Iqbal Ahmad, J.
1. This is a defendant's appeal and arises out of a suit for possession of a certain village that was alleged to have been leased by the defendant to the plaintiffs for a period of nine years on the 3rd of February 1920. The annual rent reserved by the lease was Rs. 400. The suit was valued at Rs. 400 and was filed in the Court of the Munsif. One of the pleas taken in defence was that the village in dispute was worth about Rs. 20,000 and that the suit was not cognizable by the Munsif. This plea was overruled by the learned Munsif and eventually he passed a decree in the plaintiffs' favour. The defendant filed an appeal against the decree of the trial Court in the Court of the District Judge. One of the pleas urged in the lower appellate Court was that the learned Munsif had no jurisdiction to try the suit and as such, the decree passed by him was a nullity.
2. This plea was overruled by the lower appellate Court and the appeal was dismissed. In second appeal before me the decree of the lower appellate Court has been assailed by the learned Counsel for the appellant on two grounds. In the first place he has urged that the lower appellate Court has erred in law in overruling the point of jurisdiction urged before it without assigning any reason for holding that the under valuation of the suit by the plaintiffs-respondents did not prejudicially affect the disposal of the suit on its merits. The second point urged by the learned Counsel is that the value of the subject-matter of the suit being Rs. 20,000 if the suit had bean properly valued, it would have been tried by a Subordinate Judge and an appeal against his decision could lie only in the High Court and as, because of the under-valuation of the suit, the case was tried by a Court inferior in grade to the Court of the Subordinate Judge and the appeal was hoard not by the High Court, but by the District Judge, it was clear that the under-valuation did prejudicially affect the disposal of the suit.
3. In my opinion, there is no force in either of the contentions advanced on behalf of the appellant. Section 11 of the Suits Valuation Act prohibits an appellate Court from entertaining an objection, that by reason of the under valuation of a suit, a Court not having jurisdiction with respect thereto, unless the objection was taken in the Court of first instance at or before the date on which the issues were framed, or the appellate Court is satisfied, for reasons to be recorded by it in writing, that the suit was under-valued and that the under-valuation thereof has prejudicially affected the disposal of the suit, on the merits. If the objection as to jurisdiction was taken in the Court of first instance before the framing of the issues, and the appellate Court is not satisfied either that the suit was undervalued or the under-valuation has prejudicially affected the disposal of the suit, and has before it the materials necessary for the decision of the appeal, it is authorised by Clause (2) of Section 11 of the Suits Valuation Act to dispose of the appeal as if there had been no defect of jurisdiction in the Court of first instance. The appellate Court is only required to record reasons, if it holds that the suit was over-valued, or under-valued, and that the over-valuation or under-valuation has prejudicially affected the disposal of the suit, but it is not required to record reasons in writing for holding, as the lower appellate Court has done in the present case, that the under-valuation had not prejudicially affected the disposal of the suit.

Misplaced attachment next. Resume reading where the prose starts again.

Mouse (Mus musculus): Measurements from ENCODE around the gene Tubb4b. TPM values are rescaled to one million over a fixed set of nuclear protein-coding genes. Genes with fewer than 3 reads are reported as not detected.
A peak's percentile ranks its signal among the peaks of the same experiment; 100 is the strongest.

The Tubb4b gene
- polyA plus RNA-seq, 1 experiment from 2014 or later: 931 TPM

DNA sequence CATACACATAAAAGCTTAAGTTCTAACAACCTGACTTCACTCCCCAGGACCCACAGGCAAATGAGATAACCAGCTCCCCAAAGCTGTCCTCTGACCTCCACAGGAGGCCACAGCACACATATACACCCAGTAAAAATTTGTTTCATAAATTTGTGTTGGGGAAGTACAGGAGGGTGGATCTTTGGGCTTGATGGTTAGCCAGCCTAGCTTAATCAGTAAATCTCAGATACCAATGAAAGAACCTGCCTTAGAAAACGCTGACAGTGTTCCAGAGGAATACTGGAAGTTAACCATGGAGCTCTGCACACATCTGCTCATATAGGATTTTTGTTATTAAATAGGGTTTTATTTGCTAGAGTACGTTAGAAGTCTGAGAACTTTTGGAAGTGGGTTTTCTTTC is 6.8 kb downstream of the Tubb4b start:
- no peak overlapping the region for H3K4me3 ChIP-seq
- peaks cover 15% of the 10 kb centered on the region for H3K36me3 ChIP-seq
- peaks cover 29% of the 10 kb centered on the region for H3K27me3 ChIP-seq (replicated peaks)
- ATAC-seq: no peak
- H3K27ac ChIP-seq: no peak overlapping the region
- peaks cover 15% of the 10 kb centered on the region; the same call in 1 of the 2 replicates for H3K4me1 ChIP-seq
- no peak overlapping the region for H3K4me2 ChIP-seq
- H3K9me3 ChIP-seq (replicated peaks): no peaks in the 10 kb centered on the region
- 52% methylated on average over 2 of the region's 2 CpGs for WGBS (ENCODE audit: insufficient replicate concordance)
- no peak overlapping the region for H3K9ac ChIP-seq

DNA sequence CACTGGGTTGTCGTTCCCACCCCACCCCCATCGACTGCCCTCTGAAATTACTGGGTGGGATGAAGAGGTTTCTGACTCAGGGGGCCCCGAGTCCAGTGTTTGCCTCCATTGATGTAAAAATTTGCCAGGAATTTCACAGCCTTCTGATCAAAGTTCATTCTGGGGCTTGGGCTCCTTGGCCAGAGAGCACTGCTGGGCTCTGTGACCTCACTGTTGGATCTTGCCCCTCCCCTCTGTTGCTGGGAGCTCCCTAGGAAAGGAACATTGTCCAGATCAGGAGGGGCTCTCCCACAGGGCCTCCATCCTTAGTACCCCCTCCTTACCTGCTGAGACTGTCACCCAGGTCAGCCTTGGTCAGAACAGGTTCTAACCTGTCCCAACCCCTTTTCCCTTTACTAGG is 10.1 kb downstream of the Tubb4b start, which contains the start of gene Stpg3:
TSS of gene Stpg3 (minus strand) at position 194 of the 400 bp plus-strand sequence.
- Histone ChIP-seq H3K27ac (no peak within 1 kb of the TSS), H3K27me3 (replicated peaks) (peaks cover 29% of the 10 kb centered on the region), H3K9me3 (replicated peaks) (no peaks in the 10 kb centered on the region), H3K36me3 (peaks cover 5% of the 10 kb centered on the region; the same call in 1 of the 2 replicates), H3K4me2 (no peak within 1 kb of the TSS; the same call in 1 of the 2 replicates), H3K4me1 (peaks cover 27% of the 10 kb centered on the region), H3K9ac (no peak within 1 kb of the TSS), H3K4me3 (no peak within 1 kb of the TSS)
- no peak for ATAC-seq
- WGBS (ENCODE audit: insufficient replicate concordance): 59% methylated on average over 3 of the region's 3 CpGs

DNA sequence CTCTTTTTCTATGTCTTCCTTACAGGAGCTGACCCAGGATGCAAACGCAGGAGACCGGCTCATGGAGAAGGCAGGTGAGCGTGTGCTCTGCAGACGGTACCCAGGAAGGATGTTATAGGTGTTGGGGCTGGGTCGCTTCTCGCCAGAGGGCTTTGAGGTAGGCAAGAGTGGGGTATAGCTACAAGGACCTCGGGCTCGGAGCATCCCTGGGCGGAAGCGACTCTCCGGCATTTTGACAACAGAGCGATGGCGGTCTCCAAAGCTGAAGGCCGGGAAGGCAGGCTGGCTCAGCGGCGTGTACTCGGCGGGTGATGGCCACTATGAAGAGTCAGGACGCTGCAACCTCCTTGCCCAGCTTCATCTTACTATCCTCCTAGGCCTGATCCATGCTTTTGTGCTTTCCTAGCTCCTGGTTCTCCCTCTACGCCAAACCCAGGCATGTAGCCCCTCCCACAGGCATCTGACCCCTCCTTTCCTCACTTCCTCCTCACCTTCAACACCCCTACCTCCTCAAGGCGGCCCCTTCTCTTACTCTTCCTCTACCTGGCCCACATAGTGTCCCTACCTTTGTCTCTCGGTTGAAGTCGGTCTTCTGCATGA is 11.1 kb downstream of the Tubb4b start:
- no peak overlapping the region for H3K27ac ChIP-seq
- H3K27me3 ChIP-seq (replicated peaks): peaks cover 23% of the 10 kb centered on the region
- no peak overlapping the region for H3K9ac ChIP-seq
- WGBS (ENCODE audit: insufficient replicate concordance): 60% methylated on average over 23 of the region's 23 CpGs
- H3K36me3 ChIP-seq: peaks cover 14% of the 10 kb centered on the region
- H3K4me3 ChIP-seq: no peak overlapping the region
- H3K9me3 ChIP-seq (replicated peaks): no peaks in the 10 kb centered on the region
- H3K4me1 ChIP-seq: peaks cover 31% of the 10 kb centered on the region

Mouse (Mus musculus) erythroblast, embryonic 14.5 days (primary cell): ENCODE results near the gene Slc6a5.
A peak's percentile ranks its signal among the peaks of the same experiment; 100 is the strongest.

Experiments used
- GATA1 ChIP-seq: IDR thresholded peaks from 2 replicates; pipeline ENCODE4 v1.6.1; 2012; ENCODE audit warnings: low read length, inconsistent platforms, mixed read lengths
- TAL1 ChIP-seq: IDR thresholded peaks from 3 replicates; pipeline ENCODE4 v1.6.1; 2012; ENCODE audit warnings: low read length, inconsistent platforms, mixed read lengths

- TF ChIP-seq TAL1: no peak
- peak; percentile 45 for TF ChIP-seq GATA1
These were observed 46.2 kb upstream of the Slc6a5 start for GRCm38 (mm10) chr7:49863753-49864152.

4. The lower appellate Court having held that the decision of the suit was not affected by the under-valuation it rightly adopted the procedure enjoined by Clause (2) of Section 11 of the Suits Valuation Act and, in my opinion, the first ground argued by the learned Counsel is untenable. The second ground urged by the learned Counsel is concluded by authorities. It has been held in Narayani Ammal v. Secretary of State  41 I.C. 167that
the mere change of forum consequent on the under-valuation cannot of itself be treated as prejudicially affecting it.
5. To the same effect is the decision in N. E: Kelu Achan v. Cheriya Parvathi Nethiyar A.I.R. 1924 Mad. 6. In the last-mentioned case it has also been held that
the disposal of a suit cannot be deemed to have been prejudicially affected on the merits, merely because of a change of the forum of appeal consequent upon the under-valuation.
6. A similar view was taken in the case of Raghava Chariar v. Raghava Chariar : (1910)20MLJ726 .
7. The learned Counsel for the appellant has relied on a decision of the Punjab Chief Court reported as Cheloo v. Kali Dass  21 P.R. 1918. In that case it was held that
when an inferior Court disposes of a case which should have bean heard by a superior Court, there is ground for thinking that the parties are prejudiced.
8. If it was intended to lay by that decision that the mere fact that a suit that ought to have been tried by a Court of a superior grade was tried by a Court of inferior grade because of an under-valuation is enough to lead to the conclusion that the under-valuation has prejudicially affected the disposal of the suit. I am, with all respect, unable to agree with that decision. Section 11 of the Suits Valuation Act contemplates cases which because of an under-valuation have been decided by a Court of an inferior jurisdiction to the one which would have decided the suit, if it had bean rightly valued. If the mere fact of the trial of the suit by an inferior Court was enough to lead to the conclusion that the disposal of the suit has been prejudicially affected, Sub-clause (b) of Clause (1) of Section 11 would not have been worded as it is worded. In my judgment, the decision of the lower appellate Court is perfectly correct and I dismiss the appeal with costs.